Infamous Police Officer Ends Tainted Career

Russell Jaffe, Contributing Writer

Commissioner Bill Bratton of the New York City Police Department officially retired Sept. 16, in order to “pursue other opportunities” in the private sector. The self-proclaimed “top cop in America” is widely considered to be one of the most influential and controversial officers in policing history, leaving behind an ominous legacy affecting both the future of the justice system and our basic constitutional rights. Now, with the police facing more scrutiny than ever before, the public has finally begun to realize just how far Bratton may have overstepped his bounds. The question that remains is what sort of impact his legacy will leave — and what comes next.

Bratton was a strong believer in the widely debated “broken windows” theory, which advocates strict enforcement of minor crimes like loitering and jaywalking in order to create an atmosphere of lawfulness, preventing larger crimes. In practice, however, broken windows policing has become nothing more than an excuse for racial profiling, discrimination against the poor and overcriminalization. For example, in his memoir, Bratton recounts an incident in which he saw a panhandler on a subway. Offended that a needy person would ask for money, Bratton violently lashed out and “gave the guy the heave-ho,” literally tossing the poor man off the train at the first stop.

Additionally, Bratton is often hailed as the architect of stop and frisk, a policing technique that allows officers to detain, search and interrogate random pedestrians without a warrant or consent. Unfortunately, these suspects are completely innocent almost nine times out of ten, according to the New York Civil Liberties Union. Even more troubling, stop and frisks disproportionately target minorities, with over 80 percent of suspects being Black or Latinx, according to a 2015 study by the NYCLU. This sort of discrimination consistently stained Bratton’s work and eventually came to a head with the tragic 2014 homicide of Eric Garner by NYPD officers.

Bratton stuck by his unethical tactics and fanatically promoted the war on drugs, all while claiming that he did not target based on race. However, his tactics contributed to nation-wide selective enforcement that greatly increases the arrest rate of minorities. According to the NAACP, African Americans are sent to prison 10 times as often as whites in the U.S., despite the fact that five times as many white people were found to use drugs. As a result of uneven enforcement, faulty data is often cited to defend broken windows theory, or to discredit movements like Black Lives Matter that call for increased fairness and accountability among the police.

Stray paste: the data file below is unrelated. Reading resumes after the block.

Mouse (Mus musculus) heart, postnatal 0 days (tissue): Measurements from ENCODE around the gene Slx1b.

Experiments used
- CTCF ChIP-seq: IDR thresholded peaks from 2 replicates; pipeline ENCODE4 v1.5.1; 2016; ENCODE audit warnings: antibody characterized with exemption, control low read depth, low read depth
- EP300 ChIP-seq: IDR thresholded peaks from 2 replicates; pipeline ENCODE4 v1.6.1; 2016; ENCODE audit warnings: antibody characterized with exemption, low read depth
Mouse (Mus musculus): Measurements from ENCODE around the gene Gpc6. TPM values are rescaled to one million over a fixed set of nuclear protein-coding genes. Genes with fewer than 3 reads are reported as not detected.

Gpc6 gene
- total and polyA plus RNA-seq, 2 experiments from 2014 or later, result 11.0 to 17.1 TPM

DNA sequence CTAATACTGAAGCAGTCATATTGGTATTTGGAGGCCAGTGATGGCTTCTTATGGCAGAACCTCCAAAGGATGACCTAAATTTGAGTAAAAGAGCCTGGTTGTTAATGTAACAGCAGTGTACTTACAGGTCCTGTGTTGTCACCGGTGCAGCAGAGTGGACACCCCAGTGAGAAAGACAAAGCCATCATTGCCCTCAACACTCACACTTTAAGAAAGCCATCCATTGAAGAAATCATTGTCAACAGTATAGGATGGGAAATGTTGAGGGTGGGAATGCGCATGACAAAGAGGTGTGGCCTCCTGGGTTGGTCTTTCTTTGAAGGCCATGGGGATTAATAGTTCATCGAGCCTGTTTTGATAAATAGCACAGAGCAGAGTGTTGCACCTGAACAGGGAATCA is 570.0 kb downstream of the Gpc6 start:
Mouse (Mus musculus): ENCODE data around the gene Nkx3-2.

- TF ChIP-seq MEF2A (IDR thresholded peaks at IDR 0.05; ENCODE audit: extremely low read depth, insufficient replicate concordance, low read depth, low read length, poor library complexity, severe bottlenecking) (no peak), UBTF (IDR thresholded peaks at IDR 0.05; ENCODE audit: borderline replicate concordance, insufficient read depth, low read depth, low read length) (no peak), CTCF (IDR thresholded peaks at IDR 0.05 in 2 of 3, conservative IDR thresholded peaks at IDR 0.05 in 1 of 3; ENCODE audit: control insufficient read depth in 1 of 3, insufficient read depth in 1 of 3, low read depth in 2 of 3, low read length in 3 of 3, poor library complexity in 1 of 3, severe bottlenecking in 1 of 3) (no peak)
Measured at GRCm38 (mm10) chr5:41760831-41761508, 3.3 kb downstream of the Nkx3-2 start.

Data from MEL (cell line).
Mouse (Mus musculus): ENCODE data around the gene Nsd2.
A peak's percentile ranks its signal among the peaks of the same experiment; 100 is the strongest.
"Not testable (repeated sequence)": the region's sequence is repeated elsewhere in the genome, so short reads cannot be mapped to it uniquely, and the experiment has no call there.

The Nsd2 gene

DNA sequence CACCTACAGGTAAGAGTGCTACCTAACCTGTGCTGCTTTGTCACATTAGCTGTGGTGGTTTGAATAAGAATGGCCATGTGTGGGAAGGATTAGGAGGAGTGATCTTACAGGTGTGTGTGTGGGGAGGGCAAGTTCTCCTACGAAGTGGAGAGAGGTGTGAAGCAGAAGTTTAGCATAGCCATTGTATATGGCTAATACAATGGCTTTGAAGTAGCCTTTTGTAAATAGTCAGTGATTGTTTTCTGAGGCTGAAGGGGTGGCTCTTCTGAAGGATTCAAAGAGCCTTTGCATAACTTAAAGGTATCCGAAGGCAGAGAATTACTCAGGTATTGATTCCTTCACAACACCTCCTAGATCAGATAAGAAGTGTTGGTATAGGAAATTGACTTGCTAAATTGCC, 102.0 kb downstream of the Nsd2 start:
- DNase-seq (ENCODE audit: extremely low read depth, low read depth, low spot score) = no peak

In the past, Bratton’s supporters have often defended his actions by claiming that his methods, regardless of whether or not they were problematic, still helped in overseeing a vast reduction of crime in New York City. Sadly, thanks to his broken windows tactics, the majority of his efforts were focused on non-violent offenses such as marijuana possession and panhandling. He continued to attack these “quality of life” offenses even after a 2015 report was released by Department of Investigation’s NYPD Inspector General Philip Eure, stating that the NYPD Office of Inspector General’s analysis “found no empirical evidence demonstrating a clear and direct link between an increase in summons and misdemeanor arrest activity and a related drop in felony crime.” This data speaks for itself: Bratton may have technically reduced crime, but the city is not necessarily a safer place for it. His retirement thus presents a turning point: Our justice department must make the choice to learn from Bratton’s mistakes or to repeat them.

If there is anything in Bratton’s legacy that is actually worth being proud of, it is almost certainly the fact that he has forced the U.S. to seriously think about the standards to which we should hold our police officers. Ultimately, we must ask ourselves whether we want a police force that is lawful, respected and effective or a repeat of Bratton’s ignorant mistakes. Now that he is finally retiring, the sun is rising on a new day for the NYPD. One would hope that this will allow the police to finally move on from outdated methods and ideas to a future where the innocent no longer need to fear the officers appointed to protect them.